A year is a long time to be working towards a goal - espcially when there’s so many individual milestones to be met along the way. In 2018, ...

Aug 29, 2016

Timing it right in Moab

August in Moab conjures one word for me. Hot. It is after all in the destert. There might be the Colorado River right next to town, but it's still a desert. When we decided to finish out our trip in Moab, I was worried about the heat. How would we be able to get some good rides done with temperatures soaring? I figured we'd have to get up early at least once - beat the heat and greet the sun. But when we rolled into Moab, the clouds were already building and rain drops sprinkling from the sky. A little humid, but pleasant. We got the keys to the condo and some grocery shopping done. Finally - a place to cook and be able to eat real food! Being able to cook and eat normally is so important - and it doesn't take more then a few days without that ability to make it even more evident.

Nick's first priority while we were in Moab? Captain Ahab. He loves that trail. He would be happy as a clam just doing laps on that trail all day. I'm starting to like it even more - I get more comfortable with the exposure and drops every time we ride it. This was no exception. I felt a little sluggish on the climb up Hymasa, but smooth on all the rock slabs. Even though I felt slow, it was still one of my better rides up - I was even able to look around and enjoy the views on the climb. Made a few more things on the descent and all around just enjoyed the ride more then I have in the past.
Everything in Moab feels huge. Just a tiny dot of color among the sand stone towers on the Hymasa climb
 After the ride, it was time to start planning. If Cam could make it down from SLC in time, he and Nick were going to ride part of the Mag 7 loop. I would play shuttle bunny and run while I waited for them to finish. Well, Cam didn't make it down - but I still wanted to run. And I really wanted to run at the Moab Brand area. Part of exploring is new trails, and an easy run on the Moab Brand trails would be a great sampler. And it was cloudy out - so I wouldn't be baking in the August sun. Nick joined me and did a shorter run, then waited at the van. I didn't want to worry about a map or getting lost, so I opted for the straight forward North 40 loop. I could repeat the smaller loop at the far end if I wanted to for some extra distance. Perfect choice. For the kind of run I wanted - slightly rolling, some techy stuff but nothing crazy - North 40 was the best trail. Some good rolling climbs, a few slickrock sections and rock gardens, but generally a great trail for running. I wouldn't want to be out there in the middle of the day, but with the cloud cover it was a perfect afternoon run.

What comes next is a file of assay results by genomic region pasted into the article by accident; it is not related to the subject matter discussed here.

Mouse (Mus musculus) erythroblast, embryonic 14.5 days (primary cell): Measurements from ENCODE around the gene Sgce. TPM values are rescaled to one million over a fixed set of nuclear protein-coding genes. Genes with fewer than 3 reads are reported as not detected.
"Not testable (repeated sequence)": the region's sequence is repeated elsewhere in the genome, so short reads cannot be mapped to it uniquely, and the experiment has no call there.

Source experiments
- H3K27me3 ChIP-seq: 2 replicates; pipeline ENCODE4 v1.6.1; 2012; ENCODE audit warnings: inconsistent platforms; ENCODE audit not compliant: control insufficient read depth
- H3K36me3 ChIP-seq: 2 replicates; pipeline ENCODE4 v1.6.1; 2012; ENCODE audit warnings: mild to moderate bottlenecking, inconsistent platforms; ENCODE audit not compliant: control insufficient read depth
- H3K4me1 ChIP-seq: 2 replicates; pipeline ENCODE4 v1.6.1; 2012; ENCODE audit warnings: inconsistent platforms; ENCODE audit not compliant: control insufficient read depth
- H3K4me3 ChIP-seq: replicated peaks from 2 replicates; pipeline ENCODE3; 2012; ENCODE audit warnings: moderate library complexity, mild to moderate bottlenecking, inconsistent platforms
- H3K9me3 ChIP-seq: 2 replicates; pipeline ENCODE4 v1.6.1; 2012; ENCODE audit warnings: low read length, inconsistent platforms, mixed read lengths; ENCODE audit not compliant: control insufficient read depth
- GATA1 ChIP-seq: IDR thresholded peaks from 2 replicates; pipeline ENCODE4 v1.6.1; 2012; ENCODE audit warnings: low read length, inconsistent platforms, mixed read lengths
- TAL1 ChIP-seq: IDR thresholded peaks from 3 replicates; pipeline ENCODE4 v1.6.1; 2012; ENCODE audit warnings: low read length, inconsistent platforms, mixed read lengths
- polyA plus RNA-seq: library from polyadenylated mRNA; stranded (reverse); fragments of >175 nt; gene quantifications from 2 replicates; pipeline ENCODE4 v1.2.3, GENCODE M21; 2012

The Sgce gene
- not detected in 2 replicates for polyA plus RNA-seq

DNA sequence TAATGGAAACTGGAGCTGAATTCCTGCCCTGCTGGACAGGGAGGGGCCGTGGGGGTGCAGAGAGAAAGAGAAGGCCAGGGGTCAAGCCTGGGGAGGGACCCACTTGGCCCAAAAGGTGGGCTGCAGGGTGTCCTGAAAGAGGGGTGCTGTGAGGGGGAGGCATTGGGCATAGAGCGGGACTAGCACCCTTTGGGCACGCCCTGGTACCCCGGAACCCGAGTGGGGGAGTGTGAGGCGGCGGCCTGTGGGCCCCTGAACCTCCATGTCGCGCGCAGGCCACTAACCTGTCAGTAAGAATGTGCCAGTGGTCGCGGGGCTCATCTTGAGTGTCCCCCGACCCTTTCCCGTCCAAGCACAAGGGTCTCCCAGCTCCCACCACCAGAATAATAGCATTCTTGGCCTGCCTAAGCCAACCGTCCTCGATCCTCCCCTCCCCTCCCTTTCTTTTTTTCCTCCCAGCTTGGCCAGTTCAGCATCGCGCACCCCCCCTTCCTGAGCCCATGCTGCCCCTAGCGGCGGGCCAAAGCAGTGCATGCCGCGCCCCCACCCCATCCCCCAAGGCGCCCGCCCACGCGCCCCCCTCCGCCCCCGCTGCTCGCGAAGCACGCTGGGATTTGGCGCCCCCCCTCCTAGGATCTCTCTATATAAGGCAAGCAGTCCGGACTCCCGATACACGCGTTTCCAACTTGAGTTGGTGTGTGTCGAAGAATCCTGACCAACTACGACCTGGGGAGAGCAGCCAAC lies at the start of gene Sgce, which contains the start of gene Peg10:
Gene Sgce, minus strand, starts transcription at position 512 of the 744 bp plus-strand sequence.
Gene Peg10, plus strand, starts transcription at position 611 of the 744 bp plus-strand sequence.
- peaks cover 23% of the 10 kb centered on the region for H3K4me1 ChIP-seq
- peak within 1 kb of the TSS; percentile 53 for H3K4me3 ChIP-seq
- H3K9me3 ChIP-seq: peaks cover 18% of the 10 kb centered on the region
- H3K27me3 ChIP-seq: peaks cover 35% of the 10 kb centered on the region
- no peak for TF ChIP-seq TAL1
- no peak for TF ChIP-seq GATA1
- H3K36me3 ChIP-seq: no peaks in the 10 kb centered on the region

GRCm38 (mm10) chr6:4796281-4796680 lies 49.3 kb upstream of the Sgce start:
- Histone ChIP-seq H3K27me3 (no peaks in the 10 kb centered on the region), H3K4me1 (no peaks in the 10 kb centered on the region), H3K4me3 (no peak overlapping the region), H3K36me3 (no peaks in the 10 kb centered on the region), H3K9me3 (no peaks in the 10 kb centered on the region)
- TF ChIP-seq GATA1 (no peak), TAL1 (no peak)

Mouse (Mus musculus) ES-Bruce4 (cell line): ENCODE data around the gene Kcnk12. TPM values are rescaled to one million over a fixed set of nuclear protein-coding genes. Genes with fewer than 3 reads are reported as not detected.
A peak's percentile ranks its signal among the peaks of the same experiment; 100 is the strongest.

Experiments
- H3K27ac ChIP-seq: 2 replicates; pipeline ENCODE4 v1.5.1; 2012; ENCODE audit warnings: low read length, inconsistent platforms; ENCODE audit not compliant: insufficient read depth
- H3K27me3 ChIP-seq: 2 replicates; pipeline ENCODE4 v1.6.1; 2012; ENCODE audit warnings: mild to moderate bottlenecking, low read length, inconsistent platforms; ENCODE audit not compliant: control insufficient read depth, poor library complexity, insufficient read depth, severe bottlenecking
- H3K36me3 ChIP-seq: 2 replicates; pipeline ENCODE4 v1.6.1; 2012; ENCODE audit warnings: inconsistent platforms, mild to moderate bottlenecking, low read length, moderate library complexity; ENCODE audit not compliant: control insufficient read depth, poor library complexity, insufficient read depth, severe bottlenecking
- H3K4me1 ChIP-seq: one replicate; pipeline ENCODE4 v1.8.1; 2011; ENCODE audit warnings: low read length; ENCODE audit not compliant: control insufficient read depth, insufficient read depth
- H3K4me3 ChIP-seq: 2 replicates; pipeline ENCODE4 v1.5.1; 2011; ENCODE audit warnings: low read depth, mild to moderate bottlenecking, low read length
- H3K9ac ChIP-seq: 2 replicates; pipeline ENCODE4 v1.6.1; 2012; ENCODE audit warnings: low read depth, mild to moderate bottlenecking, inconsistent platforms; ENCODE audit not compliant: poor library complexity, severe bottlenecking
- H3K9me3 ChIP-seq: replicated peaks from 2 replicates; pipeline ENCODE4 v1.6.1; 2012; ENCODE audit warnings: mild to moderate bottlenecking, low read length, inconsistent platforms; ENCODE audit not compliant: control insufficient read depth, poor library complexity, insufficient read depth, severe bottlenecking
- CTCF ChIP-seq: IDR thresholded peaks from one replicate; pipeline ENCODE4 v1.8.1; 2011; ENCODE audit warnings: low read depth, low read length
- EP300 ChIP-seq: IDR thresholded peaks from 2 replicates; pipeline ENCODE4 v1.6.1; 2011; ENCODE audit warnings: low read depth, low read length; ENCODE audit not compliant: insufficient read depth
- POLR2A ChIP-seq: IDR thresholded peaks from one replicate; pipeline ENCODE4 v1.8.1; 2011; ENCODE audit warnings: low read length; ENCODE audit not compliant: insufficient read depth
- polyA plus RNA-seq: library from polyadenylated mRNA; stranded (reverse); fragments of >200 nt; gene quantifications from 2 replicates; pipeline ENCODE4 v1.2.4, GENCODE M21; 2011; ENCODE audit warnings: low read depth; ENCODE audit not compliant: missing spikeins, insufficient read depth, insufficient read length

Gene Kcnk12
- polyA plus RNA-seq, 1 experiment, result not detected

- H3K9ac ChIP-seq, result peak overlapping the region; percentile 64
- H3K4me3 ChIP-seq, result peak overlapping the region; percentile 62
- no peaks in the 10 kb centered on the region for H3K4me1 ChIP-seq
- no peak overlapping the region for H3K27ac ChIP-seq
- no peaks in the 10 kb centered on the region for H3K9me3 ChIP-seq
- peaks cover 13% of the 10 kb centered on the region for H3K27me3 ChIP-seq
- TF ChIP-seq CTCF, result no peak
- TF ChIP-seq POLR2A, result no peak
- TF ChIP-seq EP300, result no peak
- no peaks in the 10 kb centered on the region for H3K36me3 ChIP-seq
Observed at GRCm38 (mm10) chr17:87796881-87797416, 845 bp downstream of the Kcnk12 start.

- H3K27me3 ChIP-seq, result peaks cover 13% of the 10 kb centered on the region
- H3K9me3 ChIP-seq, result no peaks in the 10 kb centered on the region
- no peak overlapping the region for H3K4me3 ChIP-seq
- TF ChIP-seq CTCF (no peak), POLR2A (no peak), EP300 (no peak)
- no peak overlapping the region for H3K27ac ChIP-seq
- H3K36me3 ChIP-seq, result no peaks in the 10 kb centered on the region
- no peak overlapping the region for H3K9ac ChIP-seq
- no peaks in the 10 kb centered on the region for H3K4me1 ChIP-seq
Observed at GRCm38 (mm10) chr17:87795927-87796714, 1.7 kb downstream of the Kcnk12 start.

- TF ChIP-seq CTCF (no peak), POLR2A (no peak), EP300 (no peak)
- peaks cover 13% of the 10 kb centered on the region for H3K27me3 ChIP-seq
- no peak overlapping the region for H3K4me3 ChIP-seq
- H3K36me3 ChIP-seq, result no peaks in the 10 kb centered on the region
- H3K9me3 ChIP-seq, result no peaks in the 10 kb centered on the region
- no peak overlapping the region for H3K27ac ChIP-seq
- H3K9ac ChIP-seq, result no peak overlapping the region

Running on the North 40 loop in the Moab Brand trails
 And then came the big decision - it was the end of August. The Whole Enchilada was clear. A shuttle would be running on a Saturday for sure. We usually are in Moab in November or March - and the La Sals are snowed then. And here we were, with the ability to finally do the Whole Enchilada. It would mean not exploring the Grand Mesa at all and having to drive straight home on Sunday. But how could we resist? We couldn't... The condo was available for another night and there was room on the shuttle.

So Saturday morning, bright and early, we found ourselves smushed into a van with 11 other eager riders for the long drive up to Geyser Pass. And it was long. Flat at first, then gradually climbing on pavement, then steeper climbing and finally the turn onto the narrow, winding dirt road that would take us to the top. Out of the desert and into the pine forest of the mountains. It was actually cold when we were getting the bikes unloaded! I didn't need the ice in my pack at that point. We'd both frozen about half the fluid in our hydration bladders - sure it would be a hot day once we hit the UPS section.